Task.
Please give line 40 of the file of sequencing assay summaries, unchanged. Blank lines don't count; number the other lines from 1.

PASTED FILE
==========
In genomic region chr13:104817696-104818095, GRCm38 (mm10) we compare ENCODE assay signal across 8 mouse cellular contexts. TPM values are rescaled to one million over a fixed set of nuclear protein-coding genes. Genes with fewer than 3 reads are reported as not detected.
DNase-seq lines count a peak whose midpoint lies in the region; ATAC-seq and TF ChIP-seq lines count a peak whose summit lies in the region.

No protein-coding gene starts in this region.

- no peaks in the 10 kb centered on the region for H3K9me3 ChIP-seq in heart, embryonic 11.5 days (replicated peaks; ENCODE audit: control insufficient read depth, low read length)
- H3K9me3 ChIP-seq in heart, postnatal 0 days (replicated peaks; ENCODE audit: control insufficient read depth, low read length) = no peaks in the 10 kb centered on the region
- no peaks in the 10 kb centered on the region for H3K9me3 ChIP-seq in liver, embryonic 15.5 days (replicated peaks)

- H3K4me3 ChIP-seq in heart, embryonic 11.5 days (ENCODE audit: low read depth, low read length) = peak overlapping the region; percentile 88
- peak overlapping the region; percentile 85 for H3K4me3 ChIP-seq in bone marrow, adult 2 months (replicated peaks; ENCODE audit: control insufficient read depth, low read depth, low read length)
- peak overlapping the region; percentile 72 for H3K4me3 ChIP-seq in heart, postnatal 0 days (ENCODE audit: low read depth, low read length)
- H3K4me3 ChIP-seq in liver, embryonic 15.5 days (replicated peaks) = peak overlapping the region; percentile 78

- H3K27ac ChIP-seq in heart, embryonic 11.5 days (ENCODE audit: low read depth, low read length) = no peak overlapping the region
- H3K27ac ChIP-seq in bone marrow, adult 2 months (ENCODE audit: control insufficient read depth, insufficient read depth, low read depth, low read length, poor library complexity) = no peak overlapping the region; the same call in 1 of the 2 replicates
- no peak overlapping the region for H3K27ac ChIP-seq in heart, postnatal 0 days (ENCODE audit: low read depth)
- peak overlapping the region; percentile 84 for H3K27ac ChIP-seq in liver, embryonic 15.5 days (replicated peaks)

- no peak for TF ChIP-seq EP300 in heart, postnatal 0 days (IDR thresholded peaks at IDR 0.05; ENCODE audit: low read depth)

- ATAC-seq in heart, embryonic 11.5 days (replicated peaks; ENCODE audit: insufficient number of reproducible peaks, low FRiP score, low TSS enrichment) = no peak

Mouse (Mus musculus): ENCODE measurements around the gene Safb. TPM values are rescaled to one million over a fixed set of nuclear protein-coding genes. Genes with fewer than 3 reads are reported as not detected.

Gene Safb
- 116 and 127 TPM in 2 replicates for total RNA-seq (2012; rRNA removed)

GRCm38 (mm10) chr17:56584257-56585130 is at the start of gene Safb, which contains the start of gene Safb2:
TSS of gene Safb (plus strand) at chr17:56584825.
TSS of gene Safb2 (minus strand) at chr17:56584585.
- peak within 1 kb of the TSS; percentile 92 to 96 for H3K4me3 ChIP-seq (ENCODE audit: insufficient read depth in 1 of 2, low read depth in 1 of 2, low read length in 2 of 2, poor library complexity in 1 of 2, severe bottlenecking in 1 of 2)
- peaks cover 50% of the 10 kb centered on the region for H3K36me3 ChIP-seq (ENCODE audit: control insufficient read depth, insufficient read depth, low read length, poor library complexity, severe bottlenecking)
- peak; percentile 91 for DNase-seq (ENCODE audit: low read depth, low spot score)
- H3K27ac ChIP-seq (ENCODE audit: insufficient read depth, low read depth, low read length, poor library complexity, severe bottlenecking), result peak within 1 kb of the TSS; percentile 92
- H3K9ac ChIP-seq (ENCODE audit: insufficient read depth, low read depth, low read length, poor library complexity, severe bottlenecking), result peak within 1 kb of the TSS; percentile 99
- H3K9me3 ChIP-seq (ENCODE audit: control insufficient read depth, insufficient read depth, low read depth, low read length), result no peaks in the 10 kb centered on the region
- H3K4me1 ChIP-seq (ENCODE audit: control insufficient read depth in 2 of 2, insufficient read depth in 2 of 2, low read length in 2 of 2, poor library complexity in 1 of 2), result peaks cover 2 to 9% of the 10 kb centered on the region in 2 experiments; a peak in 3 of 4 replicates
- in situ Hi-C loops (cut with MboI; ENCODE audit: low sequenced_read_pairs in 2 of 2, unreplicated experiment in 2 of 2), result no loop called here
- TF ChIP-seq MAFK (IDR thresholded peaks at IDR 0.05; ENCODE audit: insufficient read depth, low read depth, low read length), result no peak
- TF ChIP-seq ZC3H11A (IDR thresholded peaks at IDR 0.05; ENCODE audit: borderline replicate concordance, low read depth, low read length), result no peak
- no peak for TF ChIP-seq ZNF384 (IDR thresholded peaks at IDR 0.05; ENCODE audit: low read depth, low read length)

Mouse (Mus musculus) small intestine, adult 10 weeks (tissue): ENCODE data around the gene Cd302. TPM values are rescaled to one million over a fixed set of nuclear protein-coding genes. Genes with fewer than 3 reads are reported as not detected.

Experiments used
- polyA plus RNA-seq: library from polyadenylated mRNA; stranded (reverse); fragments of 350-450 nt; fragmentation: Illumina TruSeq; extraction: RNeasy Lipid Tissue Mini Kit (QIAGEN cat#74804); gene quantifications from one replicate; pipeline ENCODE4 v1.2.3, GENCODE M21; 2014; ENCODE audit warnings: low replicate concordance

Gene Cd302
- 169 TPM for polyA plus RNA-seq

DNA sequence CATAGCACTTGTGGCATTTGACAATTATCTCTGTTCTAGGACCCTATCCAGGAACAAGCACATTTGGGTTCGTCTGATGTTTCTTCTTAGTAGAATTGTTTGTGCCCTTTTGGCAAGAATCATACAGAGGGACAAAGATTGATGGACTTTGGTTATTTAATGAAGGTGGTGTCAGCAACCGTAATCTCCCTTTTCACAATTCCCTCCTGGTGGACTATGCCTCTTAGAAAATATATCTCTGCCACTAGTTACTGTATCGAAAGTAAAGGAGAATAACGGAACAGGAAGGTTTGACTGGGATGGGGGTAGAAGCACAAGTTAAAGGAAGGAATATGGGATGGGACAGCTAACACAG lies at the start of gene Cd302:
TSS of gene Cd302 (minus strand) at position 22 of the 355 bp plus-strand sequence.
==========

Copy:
TSS of gene Cd302 (minus strand) at position 22 of the 355 bp plus-strand sequence.